Birthday Brollies and Boots!

I thought these cards paired rather well together – brollies and boots – British weather and all that. So one card features rain clouds (we may just have had some of those this summer) and the other the pretty lacy wellies in the Signature Die collection.

First, the sweet little card that uses an image from the Donald Zolan (pad 2) collection. She’s a dear little girl and I love the children’s innocence in his artwork. The card measures 8 inches square and uses the Signature dies Lace Parasol die. The clouds are from the Signature Dies ‘Weather Forecast’ die, as are the raindrops.

The other card is also 8 inches square and uses backing papers from our backing paper collection (Volume 3) and then obviously the Wellies using the Signature die ‘Lacy Wellington’. The flower pots are also die cut (SD025 Flower Pots) and then pieces snipped from Signature dies Climbing Rose and Trailing Ivy filled up the pots!

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Rebel, rebel!

I hate wasting food. I always fear my grandmother will send a bolt of lightning down if I waste so much as a crust. But I have a slight problem… I am off on holiday and I have way, way too much food in the house, but I do not want to throw it away. Well, I have got braver over the years and despite my grandmother’s dire warnings of what happens if you waste food, I do occasionally give up on things, but not if I can avoid it.

But, argh, you have no idea how badly my food planning has worked out over the past few days. Over the weekend I was expecting to feed a lot more people than it transpired I actually had to. I also reckon I was half asleep when I did my last online Tesco shop. So… I have very little time and an awful lot of food! What to do?

Runner beans:

I’m not taking the blame for the mass I have of these – it’s that time of year and I don’t buy them, they appear magically in my garden! Now I have always thought you had to blanch veggies before freezing, well guess what, seems you don’t! I agree it will probably be at most three months before I use these as we will pounce on them once we return. Maybe the blanching is more important if you are leaving them in the freezer for a year, but I have experimented and they are fine unblanched. So beans… get slicing. One food item down, several to go.

Eggs:

I have talked about freezing eggs before. I often have an omelette for breakfast in my trusty omelette maker that I wrote about here. So I am freezing two lightly beaten eggs and a couple of twists of salt – pink Himalayan salt actually. No, I can’t believe it is any better for you but hey I like pink, it pleases me! So gently mix that lot and pour into a little container. I had 10 eggs left and so have 5 little containers waiting for the next time I plan to have an omelette for breakfast. In the same size containers I froze spring onions that can go with it. That’s another foodstuff ticked off!

Assorted fruit:

What do you do with multiple grapefruit, satsumas, pineapple, and watermelon, oh and not forgetting the butternut squash? (Told you I wasn’t concentrating on my last Tesco shop). Butternut squash, chop into small chunks (ready for roasting or adding to a soup mix) and freeze flat then bag. Pineapple likewise. Grapefruit and satsumas, chop them into small chunks too, trim off any pith and freeze flat, then bag. These are delicious floated in a glass of sparkling water (or still water come to that) and as I drink many bottles of that every week, result!

The final hurdle was the massive watermelon – that wasn’t really my fault either! Sometimes they are quite small but this one could house a couple of small people if you hollowed it out – well maybe that’s a slight exaggeration, but you get the picture! Thank you, Mr. Tesco for £2.50! So I got out my trusty Nutribullet (or any other blender will do), removed a few of the pips and then gradually blitzed the lot. Result – several containers of melon juice. This is lovely served cold and is a happy freezer inhabitant!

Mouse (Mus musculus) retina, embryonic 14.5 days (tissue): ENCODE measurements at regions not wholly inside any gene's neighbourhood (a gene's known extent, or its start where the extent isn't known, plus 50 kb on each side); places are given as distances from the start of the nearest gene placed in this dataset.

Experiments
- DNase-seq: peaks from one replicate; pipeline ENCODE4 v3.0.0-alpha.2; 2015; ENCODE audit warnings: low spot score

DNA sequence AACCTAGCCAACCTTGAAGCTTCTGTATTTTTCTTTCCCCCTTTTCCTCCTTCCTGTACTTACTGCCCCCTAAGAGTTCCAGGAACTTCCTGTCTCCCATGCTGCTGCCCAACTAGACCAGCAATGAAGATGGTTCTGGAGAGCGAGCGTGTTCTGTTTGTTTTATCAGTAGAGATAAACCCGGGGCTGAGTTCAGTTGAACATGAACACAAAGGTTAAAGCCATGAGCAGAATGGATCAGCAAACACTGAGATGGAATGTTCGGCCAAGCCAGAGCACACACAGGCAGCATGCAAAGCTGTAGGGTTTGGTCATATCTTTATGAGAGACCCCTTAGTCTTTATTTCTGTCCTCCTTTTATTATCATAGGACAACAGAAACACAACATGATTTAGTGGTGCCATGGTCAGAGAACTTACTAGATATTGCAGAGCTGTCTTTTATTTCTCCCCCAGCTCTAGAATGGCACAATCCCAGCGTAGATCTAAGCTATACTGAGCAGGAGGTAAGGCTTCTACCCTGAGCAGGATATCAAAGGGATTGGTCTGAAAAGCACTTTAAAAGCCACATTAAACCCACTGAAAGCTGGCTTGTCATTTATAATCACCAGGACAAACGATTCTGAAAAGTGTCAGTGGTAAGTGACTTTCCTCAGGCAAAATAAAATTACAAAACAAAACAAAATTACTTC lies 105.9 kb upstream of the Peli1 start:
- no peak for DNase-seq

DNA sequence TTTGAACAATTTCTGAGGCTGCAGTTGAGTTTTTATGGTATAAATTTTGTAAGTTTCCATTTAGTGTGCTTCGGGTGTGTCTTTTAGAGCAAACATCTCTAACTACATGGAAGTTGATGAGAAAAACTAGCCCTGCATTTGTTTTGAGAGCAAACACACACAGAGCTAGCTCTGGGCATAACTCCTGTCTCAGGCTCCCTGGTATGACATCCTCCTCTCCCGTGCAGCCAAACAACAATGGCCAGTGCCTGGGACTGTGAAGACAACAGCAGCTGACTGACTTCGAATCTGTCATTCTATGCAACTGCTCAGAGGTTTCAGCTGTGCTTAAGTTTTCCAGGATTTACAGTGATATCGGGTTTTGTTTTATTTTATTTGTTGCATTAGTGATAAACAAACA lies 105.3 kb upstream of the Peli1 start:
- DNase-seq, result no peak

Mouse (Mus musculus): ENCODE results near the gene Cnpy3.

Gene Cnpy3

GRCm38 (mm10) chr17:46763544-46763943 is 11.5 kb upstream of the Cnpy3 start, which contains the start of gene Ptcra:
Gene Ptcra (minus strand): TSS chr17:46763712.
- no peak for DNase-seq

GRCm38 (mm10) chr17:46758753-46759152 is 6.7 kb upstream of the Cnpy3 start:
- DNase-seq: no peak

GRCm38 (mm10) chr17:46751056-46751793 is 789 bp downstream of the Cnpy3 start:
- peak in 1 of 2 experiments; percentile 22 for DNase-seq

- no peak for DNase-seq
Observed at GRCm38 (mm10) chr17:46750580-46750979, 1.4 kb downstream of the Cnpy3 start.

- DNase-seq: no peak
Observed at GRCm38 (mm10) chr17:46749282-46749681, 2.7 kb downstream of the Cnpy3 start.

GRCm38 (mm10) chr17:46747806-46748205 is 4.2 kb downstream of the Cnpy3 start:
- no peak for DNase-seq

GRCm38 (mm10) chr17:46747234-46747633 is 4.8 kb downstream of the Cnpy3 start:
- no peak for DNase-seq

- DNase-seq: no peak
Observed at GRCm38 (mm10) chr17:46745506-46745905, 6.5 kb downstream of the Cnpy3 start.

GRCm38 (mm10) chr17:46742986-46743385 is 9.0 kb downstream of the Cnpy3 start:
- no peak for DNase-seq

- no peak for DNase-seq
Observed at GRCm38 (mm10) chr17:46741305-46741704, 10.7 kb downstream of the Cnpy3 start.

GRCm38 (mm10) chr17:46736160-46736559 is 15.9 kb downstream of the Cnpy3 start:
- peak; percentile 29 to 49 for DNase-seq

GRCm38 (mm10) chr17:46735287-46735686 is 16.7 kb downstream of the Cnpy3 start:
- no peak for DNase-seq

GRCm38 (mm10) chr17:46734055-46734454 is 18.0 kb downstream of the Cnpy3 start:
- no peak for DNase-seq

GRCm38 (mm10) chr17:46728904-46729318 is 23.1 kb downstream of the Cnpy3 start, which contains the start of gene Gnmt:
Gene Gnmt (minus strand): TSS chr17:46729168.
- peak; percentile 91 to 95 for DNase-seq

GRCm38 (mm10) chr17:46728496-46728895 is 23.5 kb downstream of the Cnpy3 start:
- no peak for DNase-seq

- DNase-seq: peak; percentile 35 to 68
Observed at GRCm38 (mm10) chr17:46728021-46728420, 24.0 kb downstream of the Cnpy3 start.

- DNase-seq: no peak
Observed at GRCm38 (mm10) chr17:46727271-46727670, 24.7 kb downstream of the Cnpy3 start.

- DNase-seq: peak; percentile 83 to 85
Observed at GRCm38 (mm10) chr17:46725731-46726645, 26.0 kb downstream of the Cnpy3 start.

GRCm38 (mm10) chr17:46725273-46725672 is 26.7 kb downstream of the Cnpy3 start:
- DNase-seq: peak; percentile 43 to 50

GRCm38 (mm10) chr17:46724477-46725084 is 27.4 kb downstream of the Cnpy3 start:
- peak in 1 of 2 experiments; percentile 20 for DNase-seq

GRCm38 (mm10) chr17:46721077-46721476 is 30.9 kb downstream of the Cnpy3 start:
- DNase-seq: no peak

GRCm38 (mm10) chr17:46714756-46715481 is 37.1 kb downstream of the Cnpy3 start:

So now I am wondering about freezing leftover beer and wine – oh, wait! It seems that despite the lack of visitors, there wasn’t any …. (I’m teetotal, so take a guess who’s responsible!)

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Magical Anniversary

So many of us like fairies – I would love to think there are some helpful little people living at the bottom of my garden, but who knows!

I do love this Signature Die though and have used it many times, I like the way she is looking up, making it fit so well in the middle, or bottom left, of a card looking towards the main image.

The main image, in this case, is from another of my favourites. Lisa Audit drew some amazing images for us as you can see by looking through the pictures on the cardmaking pads page. She has a beautiful light style and I find her designs very easy to use when I need a card. This particular bathtub (great card to make for a sister with a bundle of bathtime goodies?) is in Pad 2 and as with all our pads, the sentiment on the card is also on the page, as are the extra bathtub and butterflies for decoupage and a gift tag – so convenient!

The other mention I have to make is about the non-shed glitter card that I used to cut out the fairy. We have several colours of this and they are all pretty and SO nice that pieces of glitter don’t drop all over the place as standard glitter card does. At £2.99 for most of the colours I reckon it’s fun to have in a collection of cardstock.

Quick instructions… because the card is quick to make!

Take an 8 x 8″ white card blank. Cut some maroon card to about 7 1/2″ square and then some textured or plain pale pink card to 7 1/4″ square. Layer these up and then add the main image (I use double sided tape). Now build the decoupaged tub and butterflies with some glue gel.

Cut a strip of non-shed glitter card and stick it across the card and then die cut a fairy. Add this and the sentiment and you are done! I still reckon you should use the leftover gift tag to accompany some bathtime goodies!

Smiles, Joanna

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It’s a tiring business…